Posts Tagged With: art galleries

An Unexpected Art Gallery: Lincoln Berean Church

Did you guess where we were yesterday?  Lincoln Berean Church in Southeast Lincoln.

Berean Artistic Sign

This artwork was created by unexpected artist. 

Through the years of being involved in education, I have been on many tours.  Unexpectedly one of my very favorites was touring the art corridors located in Lincoln Berean Church.  This place has developed quite the art program, and participants display their creative products on the walls and halls of the church.

For this column, I focused more on the sculptures and permanent displays.

Berean New Life

Much of the art is on more of a revolving schedule.  This photograph and specially designed cross are a part of the permanent collection.  The cross has a nearby placard where you can read the story behind the artwork.

Berean Church Purpose

This piece is near a central area and is a strong visual reminder as to why people can be blessed by attending church.

Berean Redeemed Collage

Entitled, “Redeemed,” this artwork involved the medium of wood.  The story tells how and why this piece was created.  Knowing the story behind the creation causes the viewing to be even more meaningful.

Berean people tower

Those participating from Lincoln Berean’s congregation work together to create themed sculptures and pieces.  Meeting weekly to explore various art topics including photography, those who have been gifted in art are able to truly create art from the art.  By visualizing their faith, which is often quite meaningful to them, they can help other envision the qualities that really matter.

Berean Church Purpose

A visual reminder of what the church is all about.

Berean Figures Collage

If you want to learn more about the art presented or how to incorporate visual arts into your worship experience, Lincoln Berean offers “Art Talks” two Sundays a month.  Here is a description of the events from their website.

An introduction to Art Talks at Lincoln Berean – what it is, what it is about and a bit about the art galleries as well. Everyone is encouraged to join us – both artists and non-artists.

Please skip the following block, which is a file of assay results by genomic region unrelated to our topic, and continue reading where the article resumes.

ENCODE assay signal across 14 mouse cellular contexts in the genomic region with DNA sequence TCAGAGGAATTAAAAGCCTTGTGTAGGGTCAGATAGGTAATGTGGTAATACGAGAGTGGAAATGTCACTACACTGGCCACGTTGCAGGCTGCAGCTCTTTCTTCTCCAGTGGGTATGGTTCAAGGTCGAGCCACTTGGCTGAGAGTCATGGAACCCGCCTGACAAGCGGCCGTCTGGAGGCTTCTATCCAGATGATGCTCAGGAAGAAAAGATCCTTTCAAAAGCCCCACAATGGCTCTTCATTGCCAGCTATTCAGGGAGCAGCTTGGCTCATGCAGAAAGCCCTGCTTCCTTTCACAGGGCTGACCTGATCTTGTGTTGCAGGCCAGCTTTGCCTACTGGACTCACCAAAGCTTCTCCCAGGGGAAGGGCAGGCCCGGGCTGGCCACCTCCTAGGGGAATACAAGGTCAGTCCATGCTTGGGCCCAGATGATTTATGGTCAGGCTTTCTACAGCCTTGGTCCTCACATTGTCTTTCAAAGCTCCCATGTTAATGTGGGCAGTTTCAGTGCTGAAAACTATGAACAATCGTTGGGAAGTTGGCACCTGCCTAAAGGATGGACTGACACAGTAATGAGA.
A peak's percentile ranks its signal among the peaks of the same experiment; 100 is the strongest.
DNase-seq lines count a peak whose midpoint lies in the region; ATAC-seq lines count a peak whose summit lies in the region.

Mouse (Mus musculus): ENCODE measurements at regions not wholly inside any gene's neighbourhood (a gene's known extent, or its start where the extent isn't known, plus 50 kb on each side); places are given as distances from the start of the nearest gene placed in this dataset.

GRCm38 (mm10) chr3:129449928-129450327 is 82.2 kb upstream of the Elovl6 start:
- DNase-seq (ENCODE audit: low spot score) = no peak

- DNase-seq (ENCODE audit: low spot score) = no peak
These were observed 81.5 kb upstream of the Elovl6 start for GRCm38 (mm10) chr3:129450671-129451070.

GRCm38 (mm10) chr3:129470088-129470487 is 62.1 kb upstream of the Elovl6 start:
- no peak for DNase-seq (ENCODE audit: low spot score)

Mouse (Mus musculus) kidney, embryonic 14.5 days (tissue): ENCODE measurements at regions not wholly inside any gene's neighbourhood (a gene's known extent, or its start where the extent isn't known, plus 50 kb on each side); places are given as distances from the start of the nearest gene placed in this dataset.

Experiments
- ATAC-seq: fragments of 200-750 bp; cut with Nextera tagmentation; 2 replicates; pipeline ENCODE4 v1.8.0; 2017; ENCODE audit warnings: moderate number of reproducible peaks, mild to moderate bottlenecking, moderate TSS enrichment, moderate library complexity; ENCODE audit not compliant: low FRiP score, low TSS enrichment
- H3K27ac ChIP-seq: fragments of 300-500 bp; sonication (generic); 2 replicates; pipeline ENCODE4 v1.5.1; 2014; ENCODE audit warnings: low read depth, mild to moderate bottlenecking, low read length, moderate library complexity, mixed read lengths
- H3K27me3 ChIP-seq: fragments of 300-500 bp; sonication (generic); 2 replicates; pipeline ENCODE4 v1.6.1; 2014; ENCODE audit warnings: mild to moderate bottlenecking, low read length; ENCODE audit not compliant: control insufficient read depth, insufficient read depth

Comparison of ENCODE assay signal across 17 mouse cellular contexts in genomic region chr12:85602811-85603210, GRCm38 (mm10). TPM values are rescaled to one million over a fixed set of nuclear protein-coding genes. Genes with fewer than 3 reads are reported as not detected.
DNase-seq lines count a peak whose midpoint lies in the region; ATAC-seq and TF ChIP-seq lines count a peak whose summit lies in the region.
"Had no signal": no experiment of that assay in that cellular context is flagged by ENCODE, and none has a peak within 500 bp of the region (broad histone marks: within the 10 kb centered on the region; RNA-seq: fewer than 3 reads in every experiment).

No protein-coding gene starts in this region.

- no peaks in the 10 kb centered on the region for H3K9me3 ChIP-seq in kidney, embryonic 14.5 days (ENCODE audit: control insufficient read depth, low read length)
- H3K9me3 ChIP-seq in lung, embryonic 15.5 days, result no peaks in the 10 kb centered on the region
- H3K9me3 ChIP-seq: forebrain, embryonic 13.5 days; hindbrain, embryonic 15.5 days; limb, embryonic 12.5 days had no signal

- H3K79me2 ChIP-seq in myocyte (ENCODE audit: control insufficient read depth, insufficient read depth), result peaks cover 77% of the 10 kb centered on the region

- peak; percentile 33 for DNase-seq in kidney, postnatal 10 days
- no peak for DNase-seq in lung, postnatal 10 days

We’ll talk about things like:
Why is art important in worship?
What is the story behind some of the art at Lincoln Berean?
How can a person glorify God through art?

Join us for Art Talks, every 2nd and 4th Sunday, at 10:45 a.m., in the NEW coffee shop area (Level 200).
Upcoming Schedule:April 27 – Art of the Worship Service: A look at the creative process to plan and carry out the weekend services.

Berean Stained Glass2

This stained glass artwork was created by Cyndie Hanson and is entitled “His.”  (Subtitled “I am, this is, we are HIS.”)  Not able to tour Lincoln Berean’s artwork?  Check out the stained glass pieces at a church in your own area.  Almost every area (at least in the United States) have places with reflective art on display.

If you would like more information on taking a tour of Lincoln Berean’s galleries or about their art program,  please contact their Visual Arts Director, Ann Williams at awilliams@lincolnberean.org  (Tomorrow I will introduce you to Ann’s personal artwork!) Note: when the church’s doors are open, you are usually welcome to take a look around the “gallery” walls without an appointment.  Please remember to follow art courtesy rules – limit your photography to protect the beautiful items on display.
P.S. Lincoln Berean is having a unique experience for remembering Good Friday.  If you would like a place to rest and reflect, their sanctuary will be open from 7 to 7 tomorrow.  See this video for more information. 

Categories: Lincoln, Metro, Photography | Tags: , , , , , , , | 5 Comments

Exploring Art in Nebraska with Children

Is taking a preschooler to the art museum a crazy idea? No.  But that may not be the right place to start introducing your child to art.  Or I should rephrase that – the best place to first acquaint your children with fine art might involve a library card and a comfy cuddle chair.  Exposing your little ones to quality picture books is a great starting point.

Here are a few of our favorite illustrators

David Catrow: He does mainly cartoon illustrations that are always delightful!

This book has become an annual tradition in our house every Thanksgiving.  Over the River and Through the Woods illustrated by David Catrow

Ed Young: He usually has an Asian focus to his books – amazing illustrations!

Alice Provensen: Her illustrations evoke colonial and other time periods of long ago.  Classics.

Robert McCloskey: With only about a dozen books to his name, two won the Caldecott medal (see below for explanation) and two won the Caldecott honorable mention.  When you see his books, you will understand why!